[hackerspaces] Out with the "hackers"... In with the "makers" and the "fixers"

Phillip Rhodes motley.crue.fan at gmail.com
Mon Nov 28 18:01:25 CET 2011

On Sun, Nov 27, 2011 at 11:05 AM, B F <bakmthiscl at gmail.com> wrote:
> I have no problem with language, but that seems not the case with the
> general public.  "Hacker" has become a bad word.  This was driven home
> to me a couple night ago, over dinner with a group, in which a
> programmer who worked for a major computer company (in the
> communications field) responded to my talk about a "hackerspace" by
> commenting that she might have trouble professionally if associated
> with such a group!

I'm sure there a handful of people who might actually have that issue... but
it would take an incredibly rare confluence of circumstances, including
brain-dead management, for that to hold.  If I had a friend in that
position, I'd
(politely) suggest they seek a new position.

> This movement is shooting itself in the foot by continuing to use the
> terms "hack", "hacking", "hacker", and "hackerspace".  Like it or not,
> the American public "knows" that hackers are evil people who steal
> identities and money, infiltrate corporate, government, and military
> computers and steal their secrets, etc., etc.  The media has told them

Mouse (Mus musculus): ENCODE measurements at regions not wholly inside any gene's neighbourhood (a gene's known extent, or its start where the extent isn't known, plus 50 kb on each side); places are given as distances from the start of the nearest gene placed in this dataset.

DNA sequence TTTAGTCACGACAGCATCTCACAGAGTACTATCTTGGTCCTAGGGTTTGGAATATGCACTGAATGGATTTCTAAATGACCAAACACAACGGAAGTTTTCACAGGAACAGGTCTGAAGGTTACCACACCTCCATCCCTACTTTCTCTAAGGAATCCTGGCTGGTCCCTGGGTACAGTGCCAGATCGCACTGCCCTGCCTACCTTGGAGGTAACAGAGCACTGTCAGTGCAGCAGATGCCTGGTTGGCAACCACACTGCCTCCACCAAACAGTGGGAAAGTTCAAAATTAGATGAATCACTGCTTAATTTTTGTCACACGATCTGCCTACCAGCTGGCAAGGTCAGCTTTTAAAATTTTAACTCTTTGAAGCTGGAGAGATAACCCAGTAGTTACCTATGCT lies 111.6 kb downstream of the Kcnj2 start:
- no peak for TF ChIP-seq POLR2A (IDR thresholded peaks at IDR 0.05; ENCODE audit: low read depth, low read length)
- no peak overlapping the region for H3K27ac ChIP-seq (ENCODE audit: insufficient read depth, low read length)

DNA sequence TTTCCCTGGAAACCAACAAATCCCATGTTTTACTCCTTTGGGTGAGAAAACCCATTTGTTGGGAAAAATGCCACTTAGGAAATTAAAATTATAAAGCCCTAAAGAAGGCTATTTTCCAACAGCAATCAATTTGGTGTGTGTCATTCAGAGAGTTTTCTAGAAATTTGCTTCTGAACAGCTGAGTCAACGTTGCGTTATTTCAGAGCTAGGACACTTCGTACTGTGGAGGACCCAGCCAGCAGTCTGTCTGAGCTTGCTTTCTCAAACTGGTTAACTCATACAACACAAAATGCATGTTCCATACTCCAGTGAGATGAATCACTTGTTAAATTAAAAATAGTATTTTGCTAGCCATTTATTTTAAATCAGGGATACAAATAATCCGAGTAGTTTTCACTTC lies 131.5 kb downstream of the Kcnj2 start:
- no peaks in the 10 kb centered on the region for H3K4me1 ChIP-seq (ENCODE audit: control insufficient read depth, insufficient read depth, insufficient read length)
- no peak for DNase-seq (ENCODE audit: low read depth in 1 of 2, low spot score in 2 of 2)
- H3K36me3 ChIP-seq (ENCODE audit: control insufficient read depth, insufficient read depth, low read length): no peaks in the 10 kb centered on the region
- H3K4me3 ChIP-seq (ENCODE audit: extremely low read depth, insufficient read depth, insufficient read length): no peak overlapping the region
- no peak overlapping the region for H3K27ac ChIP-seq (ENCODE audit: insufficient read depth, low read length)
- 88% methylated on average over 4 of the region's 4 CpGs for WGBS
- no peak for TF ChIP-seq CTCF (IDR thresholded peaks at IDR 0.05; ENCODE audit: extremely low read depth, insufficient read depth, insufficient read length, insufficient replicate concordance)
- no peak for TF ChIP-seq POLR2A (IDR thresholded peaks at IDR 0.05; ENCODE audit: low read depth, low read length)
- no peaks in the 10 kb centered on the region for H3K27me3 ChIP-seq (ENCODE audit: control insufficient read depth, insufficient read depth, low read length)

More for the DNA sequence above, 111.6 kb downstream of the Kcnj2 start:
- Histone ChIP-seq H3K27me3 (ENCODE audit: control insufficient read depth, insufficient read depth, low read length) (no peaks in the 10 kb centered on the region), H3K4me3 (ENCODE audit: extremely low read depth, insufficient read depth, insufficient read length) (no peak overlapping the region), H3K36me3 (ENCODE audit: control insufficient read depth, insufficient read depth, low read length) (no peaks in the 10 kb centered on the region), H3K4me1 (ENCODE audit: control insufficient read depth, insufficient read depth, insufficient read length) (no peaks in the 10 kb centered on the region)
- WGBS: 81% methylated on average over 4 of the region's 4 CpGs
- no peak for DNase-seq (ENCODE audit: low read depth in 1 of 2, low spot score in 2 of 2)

> that and they believe it.  Even intelligent people believe it.  That
> "hacker" could mean something benevolent as well, does not occur to
> them.

I think you're overstating the situation.  Most people who are even slightly
intelligent and informed realize that words in English are frequently overloaded
with multiple meanings.   And to the extent that people *do* see "hackers"
as "people who break into computers," you have to consider that on many
occasions in pop-culture (films, etc.) they are actually portrayed as
the good-guys!
See: Hackers, Wargames, The Matrix, etc.

> As I was repairing the pan in my automatic bread-making machine this
> morning -- mostly involving replacing a broken C-clip -- it occurred
> to me that fixing things is as American as apple pie.  As a movement,
> we need to ally ourselves with that tradition.  Likewise, making
> things is All-American. (I'm being a bit facetious, here, but if we
> have less than 30 seconds to get a message across, we have to use buzz
> words).

It's easy for us Americans to forget that the entire world is not the
USA.  We shouldn't
assume that the same cultural norms hold up everywhere, and we
definitely shouldn't
feel that a world-wide movement should adopt a particular premise or
principle just
because it's "All American."  Our government has already done a fine
job in encouraging
everyone else in the world to hate us, let's not perpetuate that, please.

> Therefore, we should chuck the term "hacker" in all its forms, and
> switch completely to "makerspaces" or even "fixerspaces".  Or, more
> simply, "shops" or "labs", with relevant adjectives to further
> describe them.

Sorry, but I disagree.  The term "hacker" has an old and fine
tradition associated with it
and I'm not in the slightest bit interested in walking away from that.

> I'm sure there will be disagreement as to terms to use, but some
> change is needed lest we alienate too many people.

Meh. If the people we alienate are people who are that clueless,
short-sighted and/or uninformed (and
unwilling to become informed) they weren't mean to be part of this in
the first place.


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